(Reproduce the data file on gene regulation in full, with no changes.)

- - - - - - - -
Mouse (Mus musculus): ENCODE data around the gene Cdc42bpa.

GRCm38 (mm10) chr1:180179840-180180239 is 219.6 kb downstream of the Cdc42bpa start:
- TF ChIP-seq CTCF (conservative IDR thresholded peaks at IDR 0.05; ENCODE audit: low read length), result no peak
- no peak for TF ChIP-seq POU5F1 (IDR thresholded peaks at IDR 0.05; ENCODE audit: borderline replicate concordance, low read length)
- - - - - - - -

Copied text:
Mouse (Mus musculus): ENCODE data around the gene Cdc42bpa.

GRCm38 (mm10) chr1:180179840-180180239 is 219.6 kb downstream of the Cdc42bpa start:
- TF ChIP-seq CTCF (conservative IDR thresholded peaks at IDR 0.05; ENCODE audit: low read length), result no peak
- no peak for TF ChIP-seq POU5F1 (IDR thresholded peaks at IDR 0.05; ENCODE audit: borderline replicate concordance, low read length)